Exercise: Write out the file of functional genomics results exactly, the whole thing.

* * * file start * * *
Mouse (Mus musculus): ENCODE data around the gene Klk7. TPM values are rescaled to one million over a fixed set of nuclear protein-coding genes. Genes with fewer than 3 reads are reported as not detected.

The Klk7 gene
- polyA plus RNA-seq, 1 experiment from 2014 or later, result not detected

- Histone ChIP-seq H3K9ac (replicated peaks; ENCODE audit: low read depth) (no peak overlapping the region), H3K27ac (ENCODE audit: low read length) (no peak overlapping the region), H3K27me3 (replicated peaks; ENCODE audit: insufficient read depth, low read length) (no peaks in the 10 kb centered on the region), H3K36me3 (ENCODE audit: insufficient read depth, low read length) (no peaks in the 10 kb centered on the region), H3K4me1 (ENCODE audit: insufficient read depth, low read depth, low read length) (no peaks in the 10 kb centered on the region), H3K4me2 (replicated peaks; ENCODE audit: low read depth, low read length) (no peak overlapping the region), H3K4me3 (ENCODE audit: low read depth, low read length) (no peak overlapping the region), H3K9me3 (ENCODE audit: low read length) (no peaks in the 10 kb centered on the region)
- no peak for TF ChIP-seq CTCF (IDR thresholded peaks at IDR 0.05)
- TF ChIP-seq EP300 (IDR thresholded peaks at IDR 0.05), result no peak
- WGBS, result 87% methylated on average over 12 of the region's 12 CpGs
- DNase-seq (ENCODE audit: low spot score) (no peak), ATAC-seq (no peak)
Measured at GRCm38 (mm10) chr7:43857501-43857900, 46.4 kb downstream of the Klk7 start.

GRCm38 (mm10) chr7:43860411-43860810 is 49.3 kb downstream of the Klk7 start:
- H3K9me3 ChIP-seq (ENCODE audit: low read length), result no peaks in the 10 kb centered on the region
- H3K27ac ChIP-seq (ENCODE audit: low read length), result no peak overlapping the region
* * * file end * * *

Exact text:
Mouse (Mus musculus): ENCODE data around the gene Klk7. TPM values are rescaled to one million over a fixed set of nuclear protein-coding genes. Genes with fewer than 3 reads are reported as not detected.

The Klk7 gene
- polyA plus RNA-seq, 1 experiment from 2014 or later, result not detected

- Histone ChIP-seq H3K9ac (replicated peaks; ENCODE audit: low read depth) (no peak overlapping the region), H3K27ac (ENCODE audit: low read length) (no peak overlapping the region), H3K27me3 (replicated peaks; ENCODE audit: insufficient read depth, low read length) (no peaks in the 10 kb centered on the region), H3K36me3 (ENCODE audit: insufficient read depth, low read length) (no peaks in the 10 kb centered on the region), H3K4me1 (ENCODE audit: insufficient read depth, low read depth, low read length) (no peaks in the 10 kb centered on the region), H3K4me2 (replicated peaks; ENCODE audit: low read depth, low read length) (no peak overlapping the region), H3K4me3 (ENCODE audit: low read depth, low read length) (no peak overlapping the region), H3K9me3 (ENCODE audit: low read length) (no peaks in the 10 kb centered on the region)
- no peak for TF ChIP-seq CTCF (IDR thresholded peaks at IDR 0.05)
- TF ChIP-seq EP300 (IDR thresholded peaks at IDR 0.05), result no peak
- WGBS, result 87% methylated on average over 12 of the region's 12 CpGs
- DNase-seq (ENCODE audit: low spot score) (no peak), ATAC-seq (no peak)
Measured at GRCm38 (mm10) chr7:43857501-43857900, 46.4 kb downstream of the Klk7 start.

GRCm38 (mm10) chr7:43860411-43860810 is 49.3 kb downstream of the Klk7 start:
- H3K9me3 ChIP-seq (ENCODE audit: low read length), result no peaks in the 10 kb centered on the region
- H3K27ac ChIP-seq (ENCODE audit: low read length), result no peak overlapping the region